Plastic Bag Ban Takes Effect in Carmel-by-the-Sea
February 4, 2013
As of yesterday, Carmel-by-the-Sea now joins Monterey as a city where plastic shopping bags are not welcome.
Carmel's ban went into effect Feb. 3, six months after the City Council approved the ordinance. Unlike Monterey's ban, which imposes a $0.25 fee on paper bags (a fee now under re-examination by city staff), Carmel's allows merchants to hand out paper bags at no cost to their customers.
The two cities, along with Pacific Grove, began exploring bag bans almost two years ago because of the litter problem posed by thin plastic film along the region's beaches and highways.
Monterey and Carmel adopted their bans against the opposition of the plastic bag industry, which has sued other California cities over similar laws. Pacific Grove has not taken action yet.
The American Progressive Bag Alliance released a statement timed for the Feb. 3 start of Carmel's ban:
“Carmel-by-the-Sea’s plastic bag ban will not only hurt consumers’ pockets but also push them toward less sustainable alternatives," alliance chair Mark Daniels states. "Paper bags are a worse environmental option at checkout—using a large amount of water and emitting more greenhouse gases than plastic bags, and reusable bags cannot be recycled and are predominately imported from China."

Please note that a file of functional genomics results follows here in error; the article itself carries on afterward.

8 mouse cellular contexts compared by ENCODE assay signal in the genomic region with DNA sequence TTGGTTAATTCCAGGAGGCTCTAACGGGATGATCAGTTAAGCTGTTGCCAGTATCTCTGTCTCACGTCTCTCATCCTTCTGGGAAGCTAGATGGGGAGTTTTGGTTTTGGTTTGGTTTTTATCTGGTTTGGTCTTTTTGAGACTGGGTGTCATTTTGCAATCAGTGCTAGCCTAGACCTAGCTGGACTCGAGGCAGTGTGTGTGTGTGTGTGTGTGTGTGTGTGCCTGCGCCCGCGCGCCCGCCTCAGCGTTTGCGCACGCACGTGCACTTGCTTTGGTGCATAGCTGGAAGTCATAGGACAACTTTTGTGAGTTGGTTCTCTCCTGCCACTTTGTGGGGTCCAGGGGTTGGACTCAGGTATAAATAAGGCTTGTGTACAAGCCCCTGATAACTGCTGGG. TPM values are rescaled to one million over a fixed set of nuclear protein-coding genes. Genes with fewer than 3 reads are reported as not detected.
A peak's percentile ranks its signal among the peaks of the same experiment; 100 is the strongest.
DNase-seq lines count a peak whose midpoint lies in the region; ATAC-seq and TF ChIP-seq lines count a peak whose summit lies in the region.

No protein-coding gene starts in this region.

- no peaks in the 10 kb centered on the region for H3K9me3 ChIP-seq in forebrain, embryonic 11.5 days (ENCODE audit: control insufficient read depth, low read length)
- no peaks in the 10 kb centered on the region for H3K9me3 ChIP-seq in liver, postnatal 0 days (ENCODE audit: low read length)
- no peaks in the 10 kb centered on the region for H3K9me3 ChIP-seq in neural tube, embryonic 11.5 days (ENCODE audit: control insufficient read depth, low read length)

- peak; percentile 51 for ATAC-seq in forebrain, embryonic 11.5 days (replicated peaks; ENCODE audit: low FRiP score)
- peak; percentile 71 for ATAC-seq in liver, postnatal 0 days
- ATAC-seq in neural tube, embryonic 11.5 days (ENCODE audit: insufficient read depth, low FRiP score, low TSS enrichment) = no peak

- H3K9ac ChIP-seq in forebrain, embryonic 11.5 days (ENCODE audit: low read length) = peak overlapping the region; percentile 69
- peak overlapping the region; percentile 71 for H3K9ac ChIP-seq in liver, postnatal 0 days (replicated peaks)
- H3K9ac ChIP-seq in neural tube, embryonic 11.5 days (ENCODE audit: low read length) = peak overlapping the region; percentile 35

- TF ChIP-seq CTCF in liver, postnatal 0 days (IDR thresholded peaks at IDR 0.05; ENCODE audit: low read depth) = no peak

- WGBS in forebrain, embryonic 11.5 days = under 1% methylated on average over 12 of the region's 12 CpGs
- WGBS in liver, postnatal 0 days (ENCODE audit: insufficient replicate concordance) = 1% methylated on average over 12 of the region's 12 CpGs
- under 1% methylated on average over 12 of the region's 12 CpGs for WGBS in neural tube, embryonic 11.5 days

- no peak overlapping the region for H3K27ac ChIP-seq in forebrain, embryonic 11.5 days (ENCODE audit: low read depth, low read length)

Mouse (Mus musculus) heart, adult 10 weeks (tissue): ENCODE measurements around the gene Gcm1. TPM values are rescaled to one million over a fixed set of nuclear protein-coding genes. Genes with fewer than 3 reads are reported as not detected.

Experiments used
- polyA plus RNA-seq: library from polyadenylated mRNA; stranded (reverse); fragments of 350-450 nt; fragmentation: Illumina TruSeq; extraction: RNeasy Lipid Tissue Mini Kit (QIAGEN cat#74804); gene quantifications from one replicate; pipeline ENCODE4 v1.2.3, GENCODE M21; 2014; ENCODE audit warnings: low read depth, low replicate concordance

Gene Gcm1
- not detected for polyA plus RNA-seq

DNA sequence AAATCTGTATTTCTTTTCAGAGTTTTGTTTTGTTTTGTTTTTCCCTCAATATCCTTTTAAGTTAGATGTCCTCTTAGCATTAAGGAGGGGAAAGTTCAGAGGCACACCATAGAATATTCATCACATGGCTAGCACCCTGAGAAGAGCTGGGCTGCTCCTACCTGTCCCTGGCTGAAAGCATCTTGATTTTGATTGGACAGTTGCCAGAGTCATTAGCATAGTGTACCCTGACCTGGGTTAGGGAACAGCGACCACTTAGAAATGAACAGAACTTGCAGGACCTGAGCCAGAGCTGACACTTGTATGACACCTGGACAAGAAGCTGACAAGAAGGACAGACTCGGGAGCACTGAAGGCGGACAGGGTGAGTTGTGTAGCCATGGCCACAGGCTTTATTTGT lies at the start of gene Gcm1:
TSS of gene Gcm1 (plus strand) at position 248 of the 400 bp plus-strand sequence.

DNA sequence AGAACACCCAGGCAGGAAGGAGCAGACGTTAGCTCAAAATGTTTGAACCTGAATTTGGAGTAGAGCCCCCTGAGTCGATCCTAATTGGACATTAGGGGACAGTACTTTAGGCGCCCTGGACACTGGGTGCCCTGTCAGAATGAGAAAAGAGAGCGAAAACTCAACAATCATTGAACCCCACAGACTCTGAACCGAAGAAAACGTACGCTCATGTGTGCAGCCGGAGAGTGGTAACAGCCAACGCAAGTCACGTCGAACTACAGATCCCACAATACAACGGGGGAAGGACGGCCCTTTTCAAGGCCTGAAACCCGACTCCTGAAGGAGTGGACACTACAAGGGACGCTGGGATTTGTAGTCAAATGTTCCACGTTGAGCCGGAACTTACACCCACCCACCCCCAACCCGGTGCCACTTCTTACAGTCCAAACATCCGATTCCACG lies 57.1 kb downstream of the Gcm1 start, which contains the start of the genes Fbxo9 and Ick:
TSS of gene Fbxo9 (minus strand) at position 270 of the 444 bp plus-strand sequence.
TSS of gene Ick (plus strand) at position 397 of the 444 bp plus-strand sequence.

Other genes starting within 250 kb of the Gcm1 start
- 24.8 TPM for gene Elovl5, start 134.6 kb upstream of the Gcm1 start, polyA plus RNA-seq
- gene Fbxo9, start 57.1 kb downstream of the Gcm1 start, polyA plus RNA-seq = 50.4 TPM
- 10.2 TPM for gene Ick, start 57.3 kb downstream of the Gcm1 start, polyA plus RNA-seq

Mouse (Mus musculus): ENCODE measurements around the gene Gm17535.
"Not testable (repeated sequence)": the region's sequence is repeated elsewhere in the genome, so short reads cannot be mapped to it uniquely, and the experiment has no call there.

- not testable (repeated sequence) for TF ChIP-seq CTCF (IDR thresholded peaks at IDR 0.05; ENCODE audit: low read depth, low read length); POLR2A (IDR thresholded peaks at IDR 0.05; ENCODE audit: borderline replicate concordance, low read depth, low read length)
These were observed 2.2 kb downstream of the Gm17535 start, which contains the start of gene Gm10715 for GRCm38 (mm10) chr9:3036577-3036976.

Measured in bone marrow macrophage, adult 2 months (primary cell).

Carmel Mayor Jason Burnett fires back in an email to the Weekly:
"I find it pretty amusing that the D.C. lobbyist and New York City spin artists for the chemical companies think they know what our community wants and needs better than our own elected leaders. When I worked at EPA, these same special interests argued against our work on greenhouse gas regulations, saying the federal government should defer to local government. Now they are arguing against local government. Guess what, chemical companies? You can't have it both ways. In fact, now that I think about it, they can't seem to get it right either way. EPA has regulated greenhouse gases and Carmel has banned plastic bags. Chemical companies 0, environment 2.
"Since the chemical companies seem willing to provide us advice on how to make important decisions for our community, here's some free advice in return. Pick your battles. This is not one you win."